Over 20 years ago, when I was an exchange student in France, I would stare with amazement every time I saw a dog sitting next to its owner in a restaurant. It was a novelty that I had never seen before in the States. That was then, this is now. Living in California, having your dog in tow seems to be the rule rather than the exception. Anyone who has dined outside in Santa Barbara knows that it’s quite common to see a dog sitting underneath its owner’s feet. In fact, dogs seem to be everywhere. I don’t think I’ve ever walked down State Street and entered an establishment without seeing a dog walking through the store. When I first moved here, I was told by locals that dogs were permitted to go anywhere, unless there was a sign stating otherwise. I even remember trying on a dress at Banana Republic, when a big Lab poked its head underneath my dressing room door. How’s that for privacy?
I know a lot of dog owners who take their dogs everywhere. Whether it’s the handbag pooches or Great Danes, it’s very rare that you won’t see a dog on an outing in Santa Barbara. Even dog lovers don’t think dogs should be allowed everywhere, especially in restaurants. Sometimes it’s hard enough to enjoy an outdoor meal amidst street noise, but who wants to see a dog cleaning its hard-to-reach places while paying for an outdoor dining experience? However, not everyone feels this way, as even my husband has said he would rather be next to a dog in a restaurant than at a table near a child who is misbehaving.
A few years ago, Florida was the first state to enact a law explicitly allowing dogs in outdoor areas of restaurants. Sheri McInvale, the former state representative who introduced the legislation, said the biggest opposition to the bill had to do with concerns over dog bites and fights, not health issues. The law doesn’t specifically allow dogs into restaurants; rather, it gives area governments the freedom to make such laws. The final bill signed into law contained a provision that restaurants had to carry a minimum level of liability insurance in order to participate in the program.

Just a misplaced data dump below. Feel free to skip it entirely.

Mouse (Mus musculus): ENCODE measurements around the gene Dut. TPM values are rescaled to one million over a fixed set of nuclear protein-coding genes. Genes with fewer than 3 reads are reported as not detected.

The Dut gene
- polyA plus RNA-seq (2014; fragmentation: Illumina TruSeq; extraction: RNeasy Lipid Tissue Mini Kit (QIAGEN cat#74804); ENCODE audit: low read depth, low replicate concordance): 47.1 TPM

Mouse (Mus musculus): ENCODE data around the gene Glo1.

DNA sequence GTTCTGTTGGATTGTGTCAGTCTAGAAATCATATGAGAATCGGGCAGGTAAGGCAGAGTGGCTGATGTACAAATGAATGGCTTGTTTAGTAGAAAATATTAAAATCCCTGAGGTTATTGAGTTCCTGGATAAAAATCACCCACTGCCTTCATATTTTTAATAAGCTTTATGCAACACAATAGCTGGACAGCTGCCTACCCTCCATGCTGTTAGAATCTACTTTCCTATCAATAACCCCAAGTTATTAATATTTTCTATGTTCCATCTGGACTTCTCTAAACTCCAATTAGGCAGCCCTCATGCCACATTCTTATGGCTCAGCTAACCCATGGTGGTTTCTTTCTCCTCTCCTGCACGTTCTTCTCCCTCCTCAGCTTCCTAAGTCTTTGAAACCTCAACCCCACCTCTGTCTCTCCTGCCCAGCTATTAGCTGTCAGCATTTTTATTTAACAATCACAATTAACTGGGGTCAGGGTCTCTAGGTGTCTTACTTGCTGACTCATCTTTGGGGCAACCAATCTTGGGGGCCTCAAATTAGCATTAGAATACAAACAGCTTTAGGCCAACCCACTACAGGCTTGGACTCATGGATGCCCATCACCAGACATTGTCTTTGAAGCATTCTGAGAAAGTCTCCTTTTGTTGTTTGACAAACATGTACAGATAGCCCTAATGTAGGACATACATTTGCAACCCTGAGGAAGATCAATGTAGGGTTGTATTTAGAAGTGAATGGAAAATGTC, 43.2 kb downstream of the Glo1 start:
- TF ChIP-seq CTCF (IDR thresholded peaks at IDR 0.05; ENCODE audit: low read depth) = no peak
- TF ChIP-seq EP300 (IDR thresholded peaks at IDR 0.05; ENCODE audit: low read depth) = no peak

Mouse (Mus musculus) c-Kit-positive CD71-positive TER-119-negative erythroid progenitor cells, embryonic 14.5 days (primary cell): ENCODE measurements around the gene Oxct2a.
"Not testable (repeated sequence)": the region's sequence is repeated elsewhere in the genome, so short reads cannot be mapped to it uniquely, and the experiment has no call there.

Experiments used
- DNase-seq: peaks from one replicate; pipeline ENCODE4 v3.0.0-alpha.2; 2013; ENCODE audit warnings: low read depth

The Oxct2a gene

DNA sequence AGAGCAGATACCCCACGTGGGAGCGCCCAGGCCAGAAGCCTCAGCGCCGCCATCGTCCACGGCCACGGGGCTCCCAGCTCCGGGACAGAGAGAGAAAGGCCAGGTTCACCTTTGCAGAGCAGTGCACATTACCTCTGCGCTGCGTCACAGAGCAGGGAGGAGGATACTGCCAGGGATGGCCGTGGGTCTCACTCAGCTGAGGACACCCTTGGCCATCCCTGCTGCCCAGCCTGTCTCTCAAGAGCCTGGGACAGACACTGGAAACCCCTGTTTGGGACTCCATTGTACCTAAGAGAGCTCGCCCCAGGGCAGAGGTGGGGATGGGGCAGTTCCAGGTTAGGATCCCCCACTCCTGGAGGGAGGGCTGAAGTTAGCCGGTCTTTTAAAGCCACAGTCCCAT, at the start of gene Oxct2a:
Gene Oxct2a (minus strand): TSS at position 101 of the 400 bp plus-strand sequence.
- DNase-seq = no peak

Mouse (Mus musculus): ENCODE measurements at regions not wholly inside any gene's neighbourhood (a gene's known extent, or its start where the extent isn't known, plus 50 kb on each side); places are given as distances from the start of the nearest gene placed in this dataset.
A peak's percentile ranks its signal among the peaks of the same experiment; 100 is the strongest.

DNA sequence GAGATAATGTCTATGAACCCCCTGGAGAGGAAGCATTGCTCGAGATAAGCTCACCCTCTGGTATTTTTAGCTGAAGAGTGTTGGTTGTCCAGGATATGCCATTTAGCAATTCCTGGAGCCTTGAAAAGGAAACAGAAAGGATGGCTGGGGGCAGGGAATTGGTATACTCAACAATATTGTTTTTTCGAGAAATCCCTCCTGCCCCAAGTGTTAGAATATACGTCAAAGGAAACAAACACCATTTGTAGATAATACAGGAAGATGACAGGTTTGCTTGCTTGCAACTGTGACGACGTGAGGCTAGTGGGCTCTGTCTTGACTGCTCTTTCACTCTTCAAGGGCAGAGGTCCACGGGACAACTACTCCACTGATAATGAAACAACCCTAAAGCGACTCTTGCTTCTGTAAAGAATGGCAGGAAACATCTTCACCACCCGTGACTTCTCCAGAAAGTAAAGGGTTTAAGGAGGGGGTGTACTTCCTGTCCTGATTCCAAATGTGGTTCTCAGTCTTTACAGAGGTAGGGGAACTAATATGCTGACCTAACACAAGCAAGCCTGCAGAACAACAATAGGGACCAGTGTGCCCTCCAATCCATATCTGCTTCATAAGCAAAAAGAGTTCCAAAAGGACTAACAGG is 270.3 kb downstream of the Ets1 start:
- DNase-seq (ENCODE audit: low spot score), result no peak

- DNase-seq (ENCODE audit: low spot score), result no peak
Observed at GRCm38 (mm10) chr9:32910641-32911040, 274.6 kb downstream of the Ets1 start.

Given all the dining with dogs, it might come as quite a shock to most people that in Santa Barbara, until recently, dogs were not allowed to accompany their owners at restaurants. California Health and Safety Code states: “[L]ive animals may not be allowed in a food facility, which includes dining areas where food is served.” The health concerns are that dogs may carry diseases that are transmittable to humans and they could be a potential source of illness when their hair, fur, saliva, or fecal material accidentally contacts nearby surfaces and/or food. It is also believed that there are safety risks when an animal’s behavior can’t be controlled.
However, in recent months, the Santa Barbara County Environmental Heath Services (EHS) has put in place a new policy that allows animals in outdoor patio areas under certain circumstances and at a restaurant owner’s discretion. For some time, there has been interest on the part of some restaurant owners and members of the community to allow dogs in outdoor dining areas. At issue was the interpretation of the California Health and Safety Code that governs all food facilities in the state, including Santa Barbara County restaurants. The new EHS policy reassesses this issue by reviewing outdoor dining service operations and clarifies requirements for restaurants that want to allow dogs in outdoor dining areas.
Given the love that Santa Barbarans have for their dogs, I’m sure the majority of the population will be pleased with the new policy. How do you feel about dining with dogs? Post your comments online!
Animal Shelter Assistance Program Needs Kitten Foster Homes
Don’t kittens just make you smile? If the answer to this question is yes, then we have the perfect job for you—kitten fostering. Kitten fostering is a wonderful way to experience the fun and joy of kittens without making the commitment of permanent adoption. We have many fostering opportunities—from just a few days to a few months, bottle-feeding, queens with nursing kittens, and playful toddler kittens that just need to grow big enough for their spay/neuter surgery.
ASAP currently has over 80 kittens in foster care and with more kittens arriving every week, we are actively seeking new fosters. It’s a great way to take home some fun and also provide a loving first start for these little furry orphans.
Please contact Kaitlyn Stewart at 403-3445 or firstname.lastname@example.org to find out more about fostering opportunities.
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